Religious School for grades Pre-K/K-7 is held Sunday mornings from 9:30 a.m. -12:00 p.m. Our senior youth group, CORY, sells bagels and coffee starting at 9:00 a.m.
Our Religious School uses the Chai curriculum, developed by the URJ. This curriculum is based on three tenets of Judaism: Torah (law), Avodah (worship), and G’milut Chasadim (acts of loving kindness). Below is a brief summary for each grade. Additional information is available on the URJ Chai Website. The Chai curriculum starts in first grade.
This class focuses on age-appropriate learning of how we celebrate holidays within Jewish tradition. Emphasis is on providing a safe Jewish environment, where students grow and develop while learning basic elements of Jewish life. This class participates in a Consecration ceremony formally celebrating the beginning of their Jewish Education.
The first year of Chai centers on “I.” How am I part of the Jewish people and how do my actions contribute to the Jewish world? Children learn how they are part of the Torah and our ongoing Jewish story.
Building on the first year and each year thereafter, the curriculum continues each theme of Torah, Avodah and G’milut Chasadim increasing the Jewish awareness of the individual child. Second grade adds how “we” make the world a better place.
What is holy and how does it apply to me? This year delves into how the laws, rules, and practices were followed many years ago and how we live by them now.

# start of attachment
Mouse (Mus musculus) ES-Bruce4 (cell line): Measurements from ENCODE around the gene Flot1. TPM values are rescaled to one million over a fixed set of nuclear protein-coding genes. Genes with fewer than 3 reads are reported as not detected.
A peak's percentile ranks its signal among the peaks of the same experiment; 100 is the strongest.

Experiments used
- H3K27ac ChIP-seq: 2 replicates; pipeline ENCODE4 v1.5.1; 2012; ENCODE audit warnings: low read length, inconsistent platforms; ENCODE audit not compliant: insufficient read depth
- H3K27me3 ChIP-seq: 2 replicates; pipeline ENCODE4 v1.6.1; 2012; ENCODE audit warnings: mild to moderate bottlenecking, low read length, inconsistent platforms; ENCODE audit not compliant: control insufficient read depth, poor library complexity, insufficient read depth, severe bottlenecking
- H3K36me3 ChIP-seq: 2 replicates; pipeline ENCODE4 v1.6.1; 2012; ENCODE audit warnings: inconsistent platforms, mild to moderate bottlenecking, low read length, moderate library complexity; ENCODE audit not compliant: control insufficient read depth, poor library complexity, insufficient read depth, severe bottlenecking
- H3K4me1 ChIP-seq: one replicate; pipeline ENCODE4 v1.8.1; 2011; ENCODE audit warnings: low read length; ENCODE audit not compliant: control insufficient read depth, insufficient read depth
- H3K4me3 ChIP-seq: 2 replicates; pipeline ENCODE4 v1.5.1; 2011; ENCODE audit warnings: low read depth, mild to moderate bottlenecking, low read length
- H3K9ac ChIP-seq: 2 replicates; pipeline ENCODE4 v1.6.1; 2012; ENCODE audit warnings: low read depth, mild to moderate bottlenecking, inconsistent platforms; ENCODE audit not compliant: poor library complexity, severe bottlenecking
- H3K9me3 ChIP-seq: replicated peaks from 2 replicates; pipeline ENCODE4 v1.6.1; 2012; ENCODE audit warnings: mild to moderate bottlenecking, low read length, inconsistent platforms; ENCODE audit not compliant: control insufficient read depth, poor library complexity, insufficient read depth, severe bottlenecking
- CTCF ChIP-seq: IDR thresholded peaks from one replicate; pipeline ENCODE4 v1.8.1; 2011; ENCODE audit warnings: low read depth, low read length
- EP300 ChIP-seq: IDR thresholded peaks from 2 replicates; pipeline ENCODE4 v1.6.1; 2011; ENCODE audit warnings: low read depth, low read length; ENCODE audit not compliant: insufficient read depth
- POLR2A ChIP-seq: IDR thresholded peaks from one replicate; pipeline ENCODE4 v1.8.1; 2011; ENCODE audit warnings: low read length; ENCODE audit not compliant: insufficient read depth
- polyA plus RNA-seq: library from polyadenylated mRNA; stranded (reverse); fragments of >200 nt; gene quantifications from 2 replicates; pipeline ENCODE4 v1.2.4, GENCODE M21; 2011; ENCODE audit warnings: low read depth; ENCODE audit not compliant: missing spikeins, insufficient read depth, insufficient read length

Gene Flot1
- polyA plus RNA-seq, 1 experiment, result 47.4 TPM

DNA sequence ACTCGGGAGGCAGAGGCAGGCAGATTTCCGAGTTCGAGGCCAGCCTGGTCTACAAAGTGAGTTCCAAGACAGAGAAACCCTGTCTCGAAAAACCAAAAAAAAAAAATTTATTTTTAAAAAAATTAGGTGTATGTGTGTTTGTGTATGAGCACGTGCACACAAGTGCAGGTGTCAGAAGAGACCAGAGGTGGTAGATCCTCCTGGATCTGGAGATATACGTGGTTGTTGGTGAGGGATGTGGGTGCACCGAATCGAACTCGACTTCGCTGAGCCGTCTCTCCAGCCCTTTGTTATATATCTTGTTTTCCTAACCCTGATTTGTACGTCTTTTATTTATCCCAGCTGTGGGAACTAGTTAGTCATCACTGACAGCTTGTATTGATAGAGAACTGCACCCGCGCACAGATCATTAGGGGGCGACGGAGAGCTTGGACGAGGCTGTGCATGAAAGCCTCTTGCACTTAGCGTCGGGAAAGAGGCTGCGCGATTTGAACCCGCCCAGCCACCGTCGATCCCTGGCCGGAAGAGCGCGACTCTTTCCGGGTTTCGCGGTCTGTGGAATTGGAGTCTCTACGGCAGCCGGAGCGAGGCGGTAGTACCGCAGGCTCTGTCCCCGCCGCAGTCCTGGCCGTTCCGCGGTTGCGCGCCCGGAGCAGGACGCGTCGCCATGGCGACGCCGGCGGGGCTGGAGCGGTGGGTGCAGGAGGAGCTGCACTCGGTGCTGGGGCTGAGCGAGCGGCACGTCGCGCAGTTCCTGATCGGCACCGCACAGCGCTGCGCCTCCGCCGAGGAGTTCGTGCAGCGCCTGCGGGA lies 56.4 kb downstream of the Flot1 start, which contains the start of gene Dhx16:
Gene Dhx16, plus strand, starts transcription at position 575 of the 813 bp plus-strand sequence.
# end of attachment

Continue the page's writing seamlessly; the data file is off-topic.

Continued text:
Covenants, how and why we worship, and what is our responsibility towards others. This year looks more closely, at why we practice the rituals, laws and acts of loving kindness learned in previous years.
Prophets, who they were and how did they shape Judaism. We explore our relationship as American Jews with Israel. What does Israel mean to me? How can knowledge of Israel enrich my Jewish belief and behavior? Prayer is personal. How does prayer help increase our personal connections to God?
Why do we study our Jewish texts and how do they help us in our relationship with God? We study acts of loving kindness as a way for us to experience God in ourselves and the world that surrounds us.
The lessons and prayers of Torah can positively impact our lives, enabling us to understand what it means to be a Jewish person and part of a Jewish Community. Continuing development as emerging Reform Jewish adults is linked with our ethical behavior (middot) and the performance of acts of loving kindness (g’milut chasadim). There is also a Jewish history component to the seventh grade.